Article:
Free For All Friday 5-8-2015: Carry positions
I hate to talk about this kind of stuff but it still needs to be mentioned. I’m big on transparency so sometimes these discussions will come up. I fund the majority of this site via my own wallet. It makes money from ads, mind you, but it’s really just enough to pay the hosting fees. On top of that, a large majority of the internet uses ad blockers so I’m only getting ad revenue from a fraction of my visitors. As the traffic is growing, the hosting fees are rising and I’m looking for other ways to fund the site. One thing I was looking into was Patreon. It’s not a subscription service, don’t worry. Gun Noob is and will ALWAYS be 100% free. What Patreon does, however, is to allow people who like a site to essentially donate some money to it as a way to say “thanks for making this content”. My question is, provided I don’t constantly spam people with “please donate to our Patreon”, would anyone actually donate to it? I’ve been considering giving it a shot. In the meantime, if you could find it in your hearts to add an exception to your ad blocking for GN, I’d greatly appreciate it. It would really help keep the lights on, so to speak.
Shameless begging is done. Let’s get to the questions!
Cross-draw seems like it would work well for open carry, but is it an OK option for concealed carry? It looks awkward. -Mike H.
In most cases, you keep your gun on the same side of the body as the hand you plan to use it with. So if you’re right handed, you’re likely to keep it on your right side. If, for whatever reason, you keep it on the opposite side, that’s called “cross-draw”. As far as its feasibility, it really depends on how you’re carrying it. If it’s in a shoulder holster under a jacket, well, cross draw is pretty much your only choice. If you’re looking for under the shirt, IWB carry, that’s a bit harder to pull off. From a purely physical standpoint alone, it would be pretty awkward to reach over like that unless you were appendix carrying but that leads to a whole other discussion.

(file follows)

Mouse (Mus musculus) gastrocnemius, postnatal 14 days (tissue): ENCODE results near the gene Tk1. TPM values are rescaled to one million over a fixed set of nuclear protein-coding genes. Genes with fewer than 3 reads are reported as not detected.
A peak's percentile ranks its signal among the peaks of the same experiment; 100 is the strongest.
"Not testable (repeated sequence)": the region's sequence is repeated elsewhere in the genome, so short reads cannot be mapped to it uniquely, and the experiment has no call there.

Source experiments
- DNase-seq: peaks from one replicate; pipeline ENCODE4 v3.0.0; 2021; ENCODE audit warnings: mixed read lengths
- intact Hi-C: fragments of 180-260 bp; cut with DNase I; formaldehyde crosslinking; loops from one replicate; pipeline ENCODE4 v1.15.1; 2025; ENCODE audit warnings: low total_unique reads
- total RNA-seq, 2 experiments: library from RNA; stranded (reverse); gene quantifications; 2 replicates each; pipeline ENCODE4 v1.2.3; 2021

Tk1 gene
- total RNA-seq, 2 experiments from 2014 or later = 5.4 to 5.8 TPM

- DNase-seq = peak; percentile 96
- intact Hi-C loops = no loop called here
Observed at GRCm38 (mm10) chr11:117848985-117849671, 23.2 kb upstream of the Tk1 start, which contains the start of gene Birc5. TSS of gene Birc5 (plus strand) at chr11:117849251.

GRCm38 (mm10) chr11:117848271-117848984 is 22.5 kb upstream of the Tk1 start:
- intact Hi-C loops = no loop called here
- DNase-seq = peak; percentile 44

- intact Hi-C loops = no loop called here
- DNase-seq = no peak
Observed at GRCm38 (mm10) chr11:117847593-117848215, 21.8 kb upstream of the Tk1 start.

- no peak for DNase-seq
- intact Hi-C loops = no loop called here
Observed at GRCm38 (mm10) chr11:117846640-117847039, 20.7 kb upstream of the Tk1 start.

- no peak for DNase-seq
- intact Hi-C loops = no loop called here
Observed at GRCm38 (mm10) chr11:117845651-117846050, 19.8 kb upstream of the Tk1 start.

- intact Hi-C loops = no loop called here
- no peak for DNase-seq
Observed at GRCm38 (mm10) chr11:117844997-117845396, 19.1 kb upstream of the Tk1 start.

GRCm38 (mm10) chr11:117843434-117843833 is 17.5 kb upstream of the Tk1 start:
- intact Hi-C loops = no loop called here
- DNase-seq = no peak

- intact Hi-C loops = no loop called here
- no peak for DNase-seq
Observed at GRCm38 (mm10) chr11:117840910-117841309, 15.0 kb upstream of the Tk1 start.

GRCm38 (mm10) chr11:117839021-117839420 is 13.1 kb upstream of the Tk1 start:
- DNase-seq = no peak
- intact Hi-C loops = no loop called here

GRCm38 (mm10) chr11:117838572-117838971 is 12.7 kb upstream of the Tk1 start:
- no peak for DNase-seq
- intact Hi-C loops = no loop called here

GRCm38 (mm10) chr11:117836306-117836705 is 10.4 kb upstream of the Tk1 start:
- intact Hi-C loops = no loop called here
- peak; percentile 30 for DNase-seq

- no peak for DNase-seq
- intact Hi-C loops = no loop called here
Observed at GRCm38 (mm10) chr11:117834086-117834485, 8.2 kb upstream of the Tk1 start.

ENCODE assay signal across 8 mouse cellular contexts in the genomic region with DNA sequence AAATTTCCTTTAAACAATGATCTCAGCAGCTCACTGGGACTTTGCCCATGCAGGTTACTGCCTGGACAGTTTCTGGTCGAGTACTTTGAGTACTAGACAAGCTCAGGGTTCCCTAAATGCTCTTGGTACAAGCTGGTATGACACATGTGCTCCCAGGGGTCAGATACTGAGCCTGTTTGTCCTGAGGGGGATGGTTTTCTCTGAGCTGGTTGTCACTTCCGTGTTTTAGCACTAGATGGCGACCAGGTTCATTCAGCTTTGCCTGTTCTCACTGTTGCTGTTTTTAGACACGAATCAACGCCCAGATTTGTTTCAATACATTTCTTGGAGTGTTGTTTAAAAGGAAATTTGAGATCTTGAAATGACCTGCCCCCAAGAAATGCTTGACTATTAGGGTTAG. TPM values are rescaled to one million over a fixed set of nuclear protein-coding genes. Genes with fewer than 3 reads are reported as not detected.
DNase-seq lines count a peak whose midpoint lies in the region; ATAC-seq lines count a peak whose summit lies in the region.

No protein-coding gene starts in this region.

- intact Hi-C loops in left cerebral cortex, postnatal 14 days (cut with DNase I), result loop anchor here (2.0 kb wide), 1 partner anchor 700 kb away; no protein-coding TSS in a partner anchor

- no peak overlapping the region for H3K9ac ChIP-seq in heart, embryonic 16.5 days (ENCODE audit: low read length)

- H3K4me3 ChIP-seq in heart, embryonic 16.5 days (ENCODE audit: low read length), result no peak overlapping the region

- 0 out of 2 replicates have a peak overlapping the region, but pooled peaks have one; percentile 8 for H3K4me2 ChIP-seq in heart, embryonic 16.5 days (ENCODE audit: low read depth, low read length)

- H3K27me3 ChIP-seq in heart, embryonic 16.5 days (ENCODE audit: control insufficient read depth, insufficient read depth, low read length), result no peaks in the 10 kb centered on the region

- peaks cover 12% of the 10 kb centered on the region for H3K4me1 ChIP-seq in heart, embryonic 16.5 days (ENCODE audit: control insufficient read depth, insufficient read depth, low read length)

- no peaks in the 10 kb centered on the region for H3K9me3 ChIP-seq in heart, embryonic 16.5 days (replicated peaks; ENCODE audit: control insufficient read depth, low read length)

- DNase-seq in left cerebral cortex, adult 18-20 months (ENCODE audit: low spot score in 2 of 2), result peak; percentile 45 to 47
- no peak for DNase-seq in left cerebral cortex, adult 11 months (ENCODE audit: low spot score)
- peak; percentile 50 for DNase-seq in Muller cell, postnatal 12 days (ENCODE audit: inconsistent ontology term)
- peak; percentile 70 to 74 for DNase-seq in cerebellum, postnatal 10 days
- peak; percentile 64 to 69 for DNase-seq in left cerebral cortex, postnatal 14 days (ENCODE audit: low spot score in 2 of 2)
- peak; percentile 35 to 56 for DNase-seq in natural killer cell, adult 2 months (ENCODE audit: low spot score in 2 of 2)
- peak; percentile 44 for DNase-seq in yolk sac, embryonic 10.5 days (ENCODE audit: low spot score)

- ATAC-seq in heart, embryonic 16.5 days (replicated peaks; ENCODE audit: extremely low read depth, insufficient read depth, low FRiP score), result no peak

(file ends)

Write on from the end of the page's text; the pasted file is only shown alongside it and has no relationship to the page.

Now, that’s not to say it’s not a bad way to go. Being able to reach your gun easily with both hands can be very useful if, for example, the hand you would usually draw with is otherwise occupied. Say you’re trying to push your child behind you, for example. The downside is that, when under stress, it is VERY difficult to draw the gun without lasering a whole bunch of things that isn’t the intended target. It’s awkward enough to draw that way but when you’re trying not to sweep a room in the process is gets a whole lot worse.
Personally, I’d stick to the 4:00 position. There’s a reason why it’s pretty much the standard that’s taught everywhere you go.
Probably way too late for this Friday, but what are your thoughts on small of back carry? It’s seen so often in TV and movies, but how does it work IRL? -Joel M.
The good news is that I accept questions right up to the point that I submit the post for publishing on the site! In many cases, when asked about where one should carry the gun, my usual answer is “4:00 or whatever is most comfortable for your situation (i.e. appendix, 3:00, etc)”. The one exception to this is small of the back carry. It may be good when someone is really concerned about printing and such but the advantages stop there. First, foremost and most importantly, there is a HUGE risk for personal injury. I’m not talking about the gun accidentally going off, either. I mean many people have seriously injured themselves because they fell on the gun. Think about it: you’ve got a large hunk of hard metal positioned across your spine. There have been a large number of people that have actually broken their backs due to something as simple as a slip thanks to small of the back carry.
On top of that, SotB carry poses a similar risk as cross-draw: you’re going to sweep that muzzle across a lot of stuff. At the same time, you have to twist that gun around as you draw which give give a great opportunity for it to snag on clothing or other stuff. That big, sweeping draw might look great on tv and movies but in real life, it’s bad news across the board.
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